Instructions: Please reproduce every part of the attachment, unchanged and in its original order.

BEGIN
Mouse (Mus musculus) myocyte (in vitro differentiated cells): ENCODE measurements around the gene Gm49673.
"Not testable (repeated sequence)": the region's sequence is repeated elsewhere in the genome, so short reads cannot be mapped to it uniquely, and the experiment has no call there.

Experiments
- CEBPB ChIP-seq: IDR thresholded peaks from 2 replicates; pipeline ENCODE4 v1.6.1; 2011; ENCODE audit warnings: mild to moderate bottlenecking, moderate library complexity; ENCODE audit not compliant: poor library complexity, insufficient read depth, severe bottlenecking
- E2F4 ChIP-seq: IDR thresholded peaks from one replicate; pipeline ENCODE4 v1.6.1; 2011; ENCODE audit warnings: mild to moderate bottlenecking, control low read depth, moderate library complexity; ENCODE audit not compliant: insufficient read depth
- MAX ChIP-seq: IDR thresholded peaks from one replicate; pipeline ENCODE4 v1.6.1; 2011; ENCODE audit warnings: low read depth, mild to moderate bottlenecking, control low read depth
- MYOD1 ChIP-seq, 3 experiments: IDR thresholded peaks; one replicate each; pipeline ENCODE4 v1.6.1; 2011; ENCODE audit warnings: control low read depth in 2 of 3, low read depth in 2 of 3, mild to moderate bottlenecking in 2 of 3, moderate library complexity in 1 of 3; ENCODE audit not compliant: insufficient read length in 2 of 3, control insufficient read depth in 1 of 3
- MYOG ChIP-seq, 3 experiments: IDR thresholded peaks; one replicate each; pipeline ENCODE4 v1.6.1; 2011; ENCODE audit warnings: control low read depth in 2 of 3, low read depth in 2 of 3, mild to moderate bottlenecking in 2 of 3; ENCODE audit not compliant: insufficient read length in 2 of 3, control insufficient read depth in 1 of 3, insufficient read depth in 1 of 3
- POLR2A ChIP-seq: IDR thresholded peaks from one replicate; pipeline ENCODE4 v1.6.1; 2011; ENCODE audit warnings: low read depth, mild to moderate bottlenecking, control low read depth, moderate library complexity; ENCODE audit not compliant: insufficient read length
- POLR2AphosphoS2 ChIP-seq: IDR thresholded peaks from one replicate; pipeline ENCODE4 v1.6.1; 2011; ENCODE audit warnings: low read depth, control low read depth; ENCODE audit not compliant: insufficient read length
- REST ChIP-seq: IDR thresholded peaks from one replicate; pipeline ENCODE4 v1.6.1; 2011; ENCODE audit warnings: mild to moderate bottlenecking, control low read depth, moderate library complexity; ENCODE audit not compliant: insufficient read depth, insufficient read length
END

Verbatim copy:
Mouse (Mus musculus) myocyte (in vitro differentiated cells): ENCODE measurements around the gene Gm49673.
"Not testable (repeated sequence)": the region's sequence is repeated elsewhere in the genome, so short reads cannot be mapped to it uniquely, and the experiment has no call there.

Experiments
- CEBPB ChIP-seq: IDR thresholded peaks from 2 replicates; pipeline ENCODE4 v1.6.1; 2011; ENCODE audit warnings: mild to moderate bottlenecking, moderate library complexity; ENCODE audit not compliant: poor library complexity, insufficient read depth, severe bottlenecking
- E2F4 ChIP-seq: IDR thresholded peaks from one replicate; pipeline ENCODE4 v1.6.1; 2011; ENCODE audit warnings: mild to moderate bottlenecking, control low read depth, moderate library complexity; ENCODE audit not compliant: insufficient read depth
- MAX ChIP-seq: IDR thresholded peaks from one replicate; pipeline ENCODE4 v1.6.1; 2011; ENCODE audit warnings: low read depth, mild to moderate bottlenecking, control low read depth
- MYOD1 ChIP-seq, 3 experiments: IDR thresholded peaks; one replicate each; pipeline ENCODE4 v1.6.1; 2011; ENCODE audit warnings: control low read depth in 2 of 3, low read depth in 2 of 3, mild to moderate bottlenecking in 2 of 3, moderate library complexity in 1 of 3; ENCODE audit not compliant: insufficient read length in 2 of 3, control insufficient read depth in 1 of 3
- MYOG ChIP-seq, 3 experiments: IDR thresholded peaks; one replicate each; pipeline ENCODE4 v1.6.1; 2011; ENCODE audit warnings: control low read depth in 2 of 3, low read depth in 2 of 3, mild to moderate bottlenecking in 2 of 3; ENCODE audit not compliant: insufficient read length in 2 of 3, control insufficient read depth in 1 of 3, insufficient read depth in 1 of 3
- POLR2A ChIP-seq: IDR thresholded peaks from one replicate; pipeline ENCODE4 v1.6.1; 2011; ENCODE audit warnings: low read depth, mild to moderate bottlenecking, control low read depth, moderate library complexity; ENCODE audit not compliant: insufficient read length
- POLR2AphosphoS2 ChIP-seq: IDR thresholded peaks from one replicate; pipeline ENCODE4 v1.6.1; 2011; ENCODE audit warnings: low read depth, control low read depth; ENCODE audit not compliant: insufficient read length
- REST ChIP-seq: IDR thresholded peaks from one replicate; pipeline ENCODE4 v1.6.1; 2011; ENCODE audit warnings: mild to moderate bottlenecking, control low read depth, moderate library complexity; ENCODE audit not compliant: insufficient read depth, insufficient read length